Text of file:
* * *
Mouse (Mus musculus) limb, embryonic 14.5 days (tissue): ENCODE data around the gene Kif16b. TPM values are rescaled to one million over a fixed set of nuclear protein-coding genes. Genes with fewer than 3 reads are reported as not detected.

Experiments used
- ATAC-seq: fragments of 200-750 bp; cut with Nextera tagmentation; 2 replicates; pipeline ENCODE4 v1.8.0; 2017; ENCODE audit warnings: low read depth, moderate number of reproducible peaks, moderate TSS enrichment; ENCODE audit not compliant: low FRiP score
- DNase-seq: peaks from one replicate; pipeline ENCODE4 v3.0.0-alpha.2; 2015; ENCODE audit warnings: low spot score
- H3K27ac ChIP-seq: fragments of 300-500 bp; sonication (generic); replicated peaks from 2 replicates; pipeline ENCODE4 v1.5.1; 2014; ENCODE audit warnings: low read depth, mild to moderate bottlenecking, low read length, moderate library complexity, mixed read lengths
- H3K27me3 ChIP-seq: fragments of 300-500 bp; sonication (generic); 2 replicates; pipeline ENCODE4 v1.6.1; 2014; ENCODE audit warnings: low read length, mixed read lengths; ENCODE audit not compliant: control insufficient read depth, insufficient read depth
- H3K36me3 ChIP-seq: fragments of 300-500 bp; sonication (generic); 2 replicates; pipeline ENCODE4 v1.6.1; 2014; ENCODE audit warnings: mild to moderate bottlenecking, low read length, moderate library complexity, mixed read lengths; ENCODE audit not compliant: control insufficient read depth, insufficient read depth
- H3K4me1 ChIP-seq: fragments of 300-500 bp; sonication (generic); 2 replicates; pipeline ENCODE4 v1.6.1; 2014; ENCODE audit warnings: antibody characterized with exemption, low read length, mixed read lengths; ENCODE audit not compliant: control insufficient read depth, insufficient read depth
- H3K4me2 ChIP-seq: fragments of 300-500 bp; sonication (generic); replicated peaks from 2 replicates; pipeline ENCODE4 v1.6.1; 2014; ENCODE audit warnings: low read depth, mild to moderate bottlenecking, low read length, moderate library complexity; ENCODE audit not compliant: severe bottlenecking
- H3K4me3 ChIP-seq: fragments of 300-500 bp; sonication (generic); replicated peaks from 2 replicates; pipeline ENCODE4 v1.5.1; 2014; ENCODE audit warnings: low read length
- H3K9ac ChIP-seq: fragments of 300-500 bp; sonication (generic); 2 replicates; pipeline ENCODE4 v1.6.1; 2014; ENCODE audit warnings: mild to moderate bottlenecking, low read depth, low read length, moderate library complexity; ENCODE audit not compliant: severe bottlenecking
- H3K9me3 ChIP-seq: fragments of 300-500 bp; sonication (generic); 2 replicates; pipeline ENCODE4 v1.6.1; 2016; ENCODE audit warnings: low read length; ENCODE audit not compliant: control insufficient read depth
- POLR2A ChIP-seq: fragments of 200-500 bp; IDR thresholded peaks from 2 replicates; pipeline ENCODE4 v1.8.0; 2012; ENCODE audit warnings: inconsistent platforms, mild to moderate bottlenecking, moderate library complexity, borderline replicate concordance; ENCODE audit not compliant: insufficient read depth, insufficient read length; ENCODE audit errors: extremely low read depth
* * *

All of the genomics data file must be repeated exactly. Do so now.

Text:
Mouse (Mus musculus) limb, embryonic 14.5 days (tissue): ENCODE data around the gene Kif16b. TPM values are rescaled to one million over a fixed set of nuclear protein-coding genes. Genes with fewer than 3 reads are reported as not detected.

Experiments used
- ATAC-seq: fragments of 200-750 bp; cut with Nextera tagmentation; 2 replicates; pipeline ENCODE4 v1.8.0; 2017; ENCODE audit warnings: low read depth, moderate number of reproducible peaks, moderate TSS enrichment; ENCODE audit not compliant: low FRiP score
- DNase-seq: peaks from one replicate; pipeline ENCODE4 v3.0.0-alpha.2; 2015; ENCODE audit warnings: low spot score
- H3K27ac ChIP-seq: fragments of 300-500 bp; sonication (generic); replicated peaks from 2 replicates; pipeline ENCODE4 v1.5.1; 2014; ENCODE audit warnings: low read depth, mild to moderate bottlenecking, low read length, moderate library complexity, mixed read lengths
- H3K27me3 ChIP-seq: fragments of 300-500 bp; sonication (generic); 2 replicates; pipeline ENCODE4 v1.6.1; 2014; ENCODE audit warnings: low read length, mixed read lengths; ENCODE audit not compliant: control insufficient read depth, insufficient read depth
- H3K36me3 ChIP-seq: fragments of 300-500 bp; sonication (generic); 2 replicates; pipeline ENCODE4 v1.6.1; 2014; ENCODE audit warnings: mild to moderate bottlenecking, low read length, moderate library complexity, mixed read lengths; ENCODE audit not compliant: control insufficient read depth, insufficient read depth
- H3K4me1 ChIP-seq: fragments of 300-500 bp; sonication (generic); 2 replicates; pipeline ENCODE4 v1.6.1; 2014; ENCODE audit warnings: antibody characterized with exemption, low read length, mixed read lengths; ENCODE audit not compliant: control insufficient read depth, insufficient read depth
- H3K4me2 ChIP-seq: fragments of 300-500 bp; sonication (generic); replicated peaks from 2 replicates; pipeline ENCODE4 v1.6.1; 2014; ENCODE audit warnings: low read depth, mild to moderate bottlenecking, low read length, moderate library complexity; ENCODE audit not compliant: severe bottlenecking
- H3K4me3 ChIP-seq: fragments of 300-500 bp; sonication (generic); replicated peaks from 2 replicates; pipeline ENCODE4 v1.5.1; 2014; ENCODE audit warnings: low read length
- H3K9ac ChIP-seq: fragments of 300-500 bp; sonication (generic); 2 replicates; pipeline ENCODE4 v1.6.1; 2014; ENCODE audit warnings: mild to moderate bottlenecking, low read depth, low read length, moderate library complexity; ENCODE audit not compliant: severe bottlenecking
- H3K9me3 ChIP-seq: fragments of 300-500 bp; sonication (generic); 2 replicates; pipeline ENCODE4 v1.6.1; 2016; ENCODE audit warnings: low read length; ENCODE audit not compliant: control insufficient read depth
- POLR2A ChIP-seq: fragments of 200-500 bp; IDR thresholded peaks from 2 replicates; pipeline ENCODE4 v1.8.0; 2012; ENCODE audit warnings: inconsistent platforms, mild to moderate bottlenecking, moderate library complexity, borderline replicate concordance; ENCODE audit not compliant: insufficient read depth, insufficient read length; ENCODE audit errors: extremely low read depth